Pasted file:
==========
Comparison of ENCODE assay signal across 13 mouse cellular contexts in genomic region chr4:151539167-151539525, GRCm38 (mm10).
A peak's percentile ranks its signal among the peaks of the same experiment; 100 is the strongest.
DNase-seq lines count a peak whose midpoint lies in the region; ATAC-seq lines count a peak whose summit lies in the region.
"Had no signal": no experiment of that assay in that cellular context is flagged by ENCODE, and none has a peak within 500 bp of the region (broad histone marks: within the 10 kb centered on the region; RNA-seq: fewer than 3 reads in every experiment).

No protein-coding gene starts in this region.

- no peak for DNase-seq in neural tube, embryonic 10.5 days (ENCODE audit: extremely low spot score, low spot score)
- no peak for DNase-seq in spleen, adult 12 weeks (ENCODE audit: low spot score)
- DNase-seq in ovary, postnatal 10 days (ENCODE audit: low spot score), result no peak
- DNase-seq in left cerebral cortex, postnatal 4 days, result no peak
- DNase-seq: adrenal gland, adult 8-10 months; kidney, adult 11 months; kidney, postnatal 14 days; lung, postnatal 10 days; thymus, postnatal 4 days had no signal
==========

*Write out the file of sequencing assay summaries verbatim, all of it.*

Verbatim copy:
Comparison of ENCODE assay signal across 13 mouse cellular contexts in genomic region chr4:151539167-151539525, GRCm38 (mm10).
A peak's percentile ranks its signal among the peaks of the same experiment; 100 is the strongest.
DNase-seq lines count a peak whose midpoint lies in the region; ATAC-seq lines count a peak whose summit lies in the region.
"Had no signal": no experiment of that assay in that cellular context is flagged by ENCODE, and none has a peak within 500 bp of the region (broad histone marks: within the 10 kb centered on the region; RNA-seq: fewer than 3 reads in every experiment).

No protein-coding gene starts in this region.

- no peak for DNase-seq in neural tube, embryonic 10.5 days (ENCODE audit: extremely low spot score, low spot score)
- no peak for DNase-seq in spleen, adult 12 weeks (ENCODE audit: low spot score)
- DNase-seq in ovary, postnatal 10 days (ENCODE audit: low spot score), result no peak
- DNase-seq in left cerebral cortex, postnatal 4 days, result no peak
- DNase-seq: adrenal gland, adult 8-10 months; kidney, adult 11 months; kidney, postnatal 14 days; lung, postnatal 10 days; thymus, postnatal 4 days had no signal